“I think cafes and lounges are going to be a great Ground Zero for folks to get the education that they need,” said Josh Drayton, outreach director for the California Cannabis Industry Association. Drayton said that cannabis lounges are places where people can learn to safely consume and what kinds of things they should consume, which is a benefit to the public.
“Creating atmospheres where folks can consume, experiment, and get a better understanding and education about how to consume appropriately is definitely more appealing than people getting intoxicated on alcohol and sending folks out into the streets that way,” Drayton said.
Furthermore, Drayton said people are attracted to the idea of cannabis lounges. For years, travel to Amsterdam has been boosted by visitors to its nearly 200 businesses and cannabis cafes where people can consume openly. Advocates say similar cannabis lounges could drive more tourism for cities in the United States. Lawmakers and business owners in California have argued that lounges could boost cannabis tourism while pushing for cannabis lounges in their state, and the same argument has been made by lawmakers and business owners in Oregon. A recent effort in the state to allow consumption lounges stalled, however. Among their arguments in favor of cannabis cafes is that hotels, bars and other businesses in a city wouldn’t have to worry so much about tourists trying to consume cannabis in their establishments.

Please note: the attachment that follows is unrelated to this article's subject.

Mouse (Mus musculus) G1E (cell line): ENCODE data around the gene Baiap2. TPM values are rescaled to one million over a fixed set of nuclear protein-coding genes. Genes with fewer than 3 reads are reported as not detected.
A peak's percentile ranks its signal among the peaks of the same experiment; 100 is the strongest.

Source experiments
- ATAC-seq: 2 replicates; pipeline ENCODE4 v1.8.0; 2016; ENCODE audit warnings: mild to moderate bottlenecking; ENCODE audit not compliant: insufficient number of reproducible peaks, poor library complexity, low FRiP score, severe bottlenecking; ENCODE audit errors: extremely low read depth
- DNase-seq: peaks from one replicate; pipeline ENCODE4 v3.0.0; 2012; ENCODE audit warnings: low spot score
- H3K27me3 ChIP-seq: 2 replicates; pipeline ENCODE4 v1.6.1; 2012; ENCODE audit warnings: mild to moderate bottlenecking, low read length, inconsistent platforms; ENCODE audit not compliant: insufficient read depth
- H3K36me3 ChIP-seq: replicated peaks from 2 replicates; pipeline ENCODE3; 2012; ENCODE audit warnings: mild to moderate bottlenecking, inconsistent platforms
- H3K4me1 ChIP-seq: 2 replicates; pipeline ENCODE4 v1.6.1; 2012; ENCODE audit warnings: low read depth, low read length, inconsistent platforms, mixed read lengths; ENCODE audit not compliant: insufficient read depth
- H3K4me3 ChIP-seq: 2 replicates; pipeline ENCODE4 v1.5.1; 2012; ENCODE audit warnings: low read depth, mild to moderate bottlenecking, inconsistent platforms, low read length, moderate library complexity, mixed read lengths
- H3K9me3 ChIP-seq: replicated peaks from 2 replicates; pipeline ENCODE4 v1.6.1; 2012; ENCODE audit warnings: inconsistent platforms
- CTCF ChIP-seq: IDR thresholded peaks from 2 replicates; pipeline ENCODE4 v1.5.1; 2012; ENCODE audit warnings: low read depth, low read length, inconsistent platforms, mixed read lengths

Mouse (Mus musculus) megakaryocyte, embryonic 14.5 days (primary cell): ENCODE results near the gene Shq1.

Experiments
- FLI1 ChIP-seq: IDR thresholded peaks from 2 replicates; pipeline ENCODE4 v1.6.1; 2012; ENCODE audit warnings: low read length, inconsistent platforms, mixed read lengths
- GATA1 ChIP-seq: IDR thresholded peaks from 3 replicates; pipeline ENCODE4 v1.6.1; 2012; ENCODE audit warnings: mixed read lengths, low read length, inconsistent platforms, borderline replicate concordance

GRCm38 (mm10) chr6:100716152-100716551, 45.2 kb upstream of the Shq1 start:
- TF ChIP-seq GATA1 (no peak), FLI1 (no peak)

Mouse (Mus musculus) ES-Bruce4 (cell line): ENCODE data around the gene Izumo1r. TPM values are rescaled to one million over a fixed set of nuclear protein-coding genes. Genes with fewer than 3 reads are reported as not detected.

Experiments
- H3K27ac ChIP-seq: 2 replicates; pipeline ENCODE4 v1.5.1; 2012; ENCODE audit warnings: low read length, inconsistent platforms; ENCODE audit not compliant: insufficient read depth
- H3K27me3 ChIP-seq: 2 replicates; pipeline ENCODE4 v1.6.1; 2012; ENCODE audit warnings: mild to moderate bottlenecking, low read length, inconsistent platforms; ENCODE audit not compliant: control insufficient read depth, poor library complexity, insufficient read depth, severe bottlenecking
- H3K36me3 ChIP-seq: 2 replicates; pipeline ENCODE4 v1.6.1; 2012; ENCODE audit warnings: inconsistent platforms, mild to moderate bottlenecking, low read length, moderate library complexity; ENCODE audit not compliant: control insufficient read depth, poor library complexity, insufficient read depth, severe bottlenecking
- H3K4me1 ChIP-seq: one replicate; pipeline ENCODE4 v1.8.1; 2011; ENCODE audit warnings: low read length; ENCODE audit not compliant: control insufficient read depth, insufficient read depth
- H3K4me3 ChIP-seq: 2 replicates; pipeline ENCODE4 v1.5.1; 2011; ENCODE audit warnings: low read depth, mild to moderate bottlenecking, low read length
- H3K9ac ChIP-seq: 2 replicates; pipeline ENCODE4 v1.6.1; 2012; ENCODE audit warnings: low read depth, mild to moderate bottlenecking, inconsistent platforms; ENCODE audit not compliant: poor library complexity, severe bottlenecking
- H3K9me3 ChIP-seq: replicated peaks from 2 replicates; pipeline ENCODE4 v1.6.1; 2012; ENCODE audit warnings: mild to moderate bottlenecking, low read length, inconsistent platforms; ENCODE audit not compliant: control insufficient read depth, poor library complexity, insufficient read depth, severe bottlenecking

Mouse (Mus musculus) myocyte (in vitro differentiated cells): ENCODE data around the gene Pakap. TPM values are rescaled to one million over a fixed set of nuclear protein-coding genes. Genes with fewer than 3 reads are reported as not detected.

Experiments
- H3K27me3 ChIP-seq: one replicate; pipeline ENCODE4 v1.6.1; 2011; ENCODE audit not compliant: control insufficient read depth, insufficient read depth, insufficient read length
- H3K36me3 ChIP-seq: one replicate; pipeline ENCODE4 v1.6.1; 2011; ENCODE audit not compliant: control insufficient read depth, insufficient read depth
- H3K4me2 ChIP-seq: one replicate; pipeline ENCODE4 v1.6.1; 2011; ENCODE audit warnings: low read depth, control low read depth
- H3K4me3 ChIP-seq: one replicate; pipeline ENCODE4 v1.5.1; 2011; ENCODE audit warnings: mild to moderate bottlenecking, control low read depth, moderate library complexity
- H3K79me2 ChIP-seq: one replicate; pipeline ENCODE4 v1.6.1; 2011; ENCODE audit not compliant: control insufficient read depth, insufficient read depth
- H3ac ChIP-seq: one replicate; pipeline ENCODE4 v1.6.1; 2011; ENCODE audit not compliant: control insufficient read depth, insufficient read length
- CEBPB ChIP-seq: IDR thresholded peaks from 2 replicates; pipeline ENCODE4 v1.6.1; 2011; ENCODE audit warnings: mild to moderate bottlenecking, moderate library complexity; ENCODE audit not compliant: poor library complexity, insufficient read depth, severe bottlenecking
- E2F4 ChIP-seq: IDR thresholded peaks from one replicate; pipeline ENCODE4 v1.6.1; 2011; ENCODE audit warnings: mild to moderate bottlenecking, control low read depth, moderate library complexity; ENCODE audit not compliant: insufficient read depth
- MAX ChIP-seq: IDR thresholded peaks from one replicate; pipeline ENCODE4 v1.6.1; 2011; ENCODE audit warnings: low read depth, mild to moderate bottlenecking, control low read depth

“When people come to Colorado to experience our growing cannabis tourism, they are spending their money in our hotels, in our restaurants, in our museums,” Sovine said. “They come to experience all of Colorado, and they do it because of cannabis. Offering them full-service options for consumption will boost every sector of the local and state economy.” She said she believes cannabis tourism would increase if visitors knew they had a place to consume without any hassles.